This method can be more time-consuming than most other methods. However, it will keep your meat out of the “danger zone,” thanks to the cold environment inside your fridge.
It will work for you if you don’t have to cook your chicken immediately. Also, you can expect your thawing process is more even.
According to the USDA, if you apply this freezer-to-fridge process, it is okay to refreeze the meat if you change your mind.
However, we do not recommend it. Instead, you should cook your thawed chicken before refreezing it to avoid any risk of food poisoning.
Since this is the longest defrosting method, you must plan at least one to two days before cooking.
In most cases, you may need one to two days to defrost a large frozen chicken.
Use Hot Water
We don’t appreciate this, but it will work if your chicken cuts are small, and you will cook it immediately to 74⁰C (165⁰F) or higher.
First, you must run your chicken under kitchen tap water until it hits 48 to 52⁰C (118 to 125⁰F).
You should use a meat thermometer to ensure your chicken is at the correct temperature.
Fill a pot or sanitized sink halfway with the hot water, then add your frozen chicken.
Your frozen chicken will cool your hot water pot quickly. So you may let it trickle into the sink to keep the temperature higher during thawing. Moreover, stir the water to prevent cold spots and circulate.
If you need to handle smaller cuts, you may need about 10 minutes to defrost them thoroughly. Don’t forget that the outside surface of your chicken is exposed to bacteria, so it’s essential to cook it right after defrosting.
This process can take 10 to 15 minutes, which is short enough for the growth of bacteria to remain within safe limits.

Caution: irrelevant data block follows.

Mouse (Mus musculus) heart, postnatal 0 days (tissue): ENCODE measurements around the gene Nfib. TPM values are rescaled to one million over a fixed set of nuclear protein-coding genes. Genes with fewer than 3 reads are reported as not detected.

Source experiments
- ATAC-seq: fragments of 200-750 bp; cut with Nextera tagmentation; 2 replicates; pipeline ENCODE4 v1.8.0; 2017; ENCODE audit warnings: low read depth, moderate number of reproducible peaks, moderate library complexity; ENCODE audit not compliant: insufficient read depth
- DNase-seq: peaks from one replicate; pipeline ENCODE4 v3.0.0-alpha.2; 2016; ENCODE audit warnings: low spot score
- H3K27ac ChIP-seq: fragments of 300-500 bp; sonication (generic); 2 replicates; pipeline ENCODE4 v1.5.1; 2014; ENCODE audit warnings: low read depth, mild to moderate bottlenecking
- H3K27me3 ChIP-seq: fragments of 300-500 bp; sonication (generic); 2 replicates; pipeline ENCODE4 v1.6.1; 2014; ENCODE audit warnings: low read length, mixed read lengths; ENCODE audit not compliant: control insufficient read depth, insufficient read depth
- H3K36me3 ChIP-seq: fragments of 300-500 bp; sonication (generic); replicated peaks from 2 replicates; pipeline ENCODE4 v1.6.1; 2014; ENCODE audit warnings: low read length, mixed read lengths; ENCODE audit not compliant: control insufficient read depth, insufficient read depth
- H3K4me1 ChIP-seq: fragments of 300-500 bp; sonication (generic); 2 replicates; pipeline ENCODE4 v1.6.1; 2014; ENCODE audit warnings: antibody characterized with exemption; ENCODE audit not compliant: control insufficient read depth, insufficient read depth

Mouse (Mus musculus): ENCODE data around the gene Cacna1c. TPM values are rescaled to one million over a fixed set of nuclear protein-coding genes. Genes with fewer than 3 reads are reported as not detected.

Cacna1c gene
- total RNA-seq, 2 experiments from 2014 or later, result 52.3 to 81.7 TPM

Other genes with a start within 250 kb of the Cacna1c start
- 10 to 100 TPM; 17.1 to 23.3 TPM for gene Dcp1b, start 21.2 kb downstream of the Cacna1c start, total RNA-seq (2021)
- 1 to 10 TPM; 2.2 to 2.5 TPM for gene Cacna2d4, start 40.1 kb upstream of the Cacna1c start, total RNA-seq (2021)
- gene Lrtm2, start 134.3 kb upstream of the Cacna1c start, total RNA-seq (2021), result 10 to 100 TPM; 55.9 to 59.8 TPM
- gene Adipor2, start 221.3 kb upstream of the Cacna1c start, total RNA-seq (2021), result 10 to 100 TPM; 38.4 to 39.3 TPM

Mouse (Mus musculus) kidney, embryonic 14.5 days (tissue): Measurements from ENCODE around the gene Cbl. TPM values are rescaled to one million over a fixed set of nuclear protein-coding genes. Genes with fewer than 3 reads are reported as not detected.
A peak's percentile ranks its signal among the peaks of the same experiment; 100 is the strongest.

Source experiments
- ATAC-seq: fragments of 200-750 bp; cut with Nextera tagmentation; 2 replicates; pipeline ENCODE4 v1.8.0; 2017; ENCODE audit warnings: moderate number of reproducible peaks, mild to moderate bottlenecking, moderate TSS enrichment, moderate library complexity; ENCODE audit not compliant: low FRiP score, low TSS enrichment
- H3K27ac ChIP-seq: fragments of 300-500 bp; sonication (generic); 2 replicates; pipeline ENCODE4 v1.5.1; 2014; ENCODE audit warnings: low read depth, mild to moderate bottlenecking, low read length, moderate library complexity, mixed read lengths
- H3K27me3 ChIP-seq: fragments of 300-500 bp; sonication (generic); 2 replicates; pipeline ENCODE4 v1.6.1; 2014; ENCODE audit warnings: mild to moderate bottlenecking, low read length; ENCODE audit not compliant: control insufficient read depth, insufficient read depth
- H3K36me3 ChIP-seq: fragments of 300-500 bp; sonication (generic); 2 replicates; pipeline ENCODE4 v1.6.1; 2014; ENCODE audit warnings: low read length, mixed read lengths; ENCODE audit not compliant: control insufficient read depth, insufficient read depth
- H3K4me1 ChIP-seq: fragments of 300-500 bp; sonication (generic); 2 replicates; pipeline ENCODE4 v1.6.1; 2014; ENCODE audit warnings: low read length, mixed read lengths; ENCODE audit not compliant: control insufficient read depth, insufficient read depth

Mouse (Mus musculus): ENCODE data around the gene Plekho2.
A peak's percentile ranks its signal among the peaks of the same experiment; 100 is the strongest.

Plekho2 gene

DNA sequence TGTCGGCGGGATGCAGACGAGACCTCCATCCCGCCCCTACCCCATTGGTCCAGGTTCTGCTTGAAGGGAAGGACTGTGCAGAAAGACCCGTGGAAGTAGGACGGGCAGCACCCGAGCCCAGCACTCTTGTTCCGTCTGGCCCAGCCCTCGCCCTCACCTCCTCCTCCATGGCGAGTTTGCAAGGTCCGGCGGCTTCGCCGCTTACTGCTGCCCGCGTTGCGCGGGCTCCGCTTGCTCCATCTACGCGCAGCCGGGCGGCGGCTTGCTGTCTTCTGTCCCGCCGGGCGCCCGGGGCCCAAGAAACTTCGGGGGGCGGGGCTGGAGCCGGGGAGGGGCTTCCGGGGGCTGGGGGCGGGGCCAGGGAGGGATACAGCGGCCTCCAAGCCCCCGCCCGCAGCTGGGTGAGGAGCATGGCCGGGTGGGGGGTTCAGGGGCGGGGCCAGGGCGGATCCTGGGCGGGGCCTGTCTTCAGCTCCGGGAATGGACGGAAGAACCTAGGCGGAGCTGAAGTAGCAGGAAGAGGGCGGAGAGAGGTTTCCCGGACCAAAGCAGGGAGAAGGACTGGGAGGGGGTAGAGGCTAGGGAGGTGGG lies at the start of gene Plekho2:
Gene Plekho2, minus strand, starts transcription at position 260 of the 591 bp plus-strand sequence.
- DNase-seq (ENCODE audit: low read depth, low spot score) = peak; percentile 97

After defrosting your chicken, it is essential to monitor its internal temperature while cooking to ensure your cuts reach 74⁰C ( 165⁰F ) before serving.
Use Cold Water
The cold water bath is very popular for skilled chefs everywhere.
This method is also known as doing the cold water bath, which is very popular for skilled chefs everywhere. It is the perfect answer to “How to quickly defrost chicken” while preserving your meat’s quality.
This method also allows your chicken to retain the textures and flavor you’d get if you were cooking it fresh.
This method will take about half an hour for about 900 grams (2 pounds) and does not require any unique kitchenware.
All you need to do is fill your large bowl to 2/3 or 3/4 full with clean, cold water, then submerge your chicken. Remember to refill the water every ten minutes to keep the water fresh and at a proper cold temperature.
Of course, defrosting a whole chicken will take longer than wings, thighs, or breasts. We recommend dissolving the chicken as it thaws to allow the water to quickly get into more areas of your chicken, including the cavities.
What Is a Safe Temperature for Storing Chicken?
Anything outside of the “danger zone” (40-140°F) is safe. When it comes to storing, it means refrigerating your chicken below 40°F or 4°C. Avoid leaving poultry at room temperature for longer than 2 hours.
How Long is Defrosted Chicken Good for?
If you defrost chicken in a refrigerator, it will be good for two days (according to the USDA). If you use other methods, you should use your bird right away.
Can I Defrost Chicken on the Counter?
Never defrost your chicken at room temperature, which could put it in the “danger zone?” where bacteria multiply rapidly.
Hopefully, you’ve got the answer to “How to quickly thaw chicken?”
If you need to defrost larger pieces of chicken, especially whole chicken, you should use the defrosting method in the refrigerator.
It is preferable to defrost in the microwave as it can cause your chicken to start cooking outside before the inside is defrosted.
Thawing in a bowl of water should apply to smaller cuts as it will take a long time for larger meats. You can also use microwave methods to defrost smaller pieces.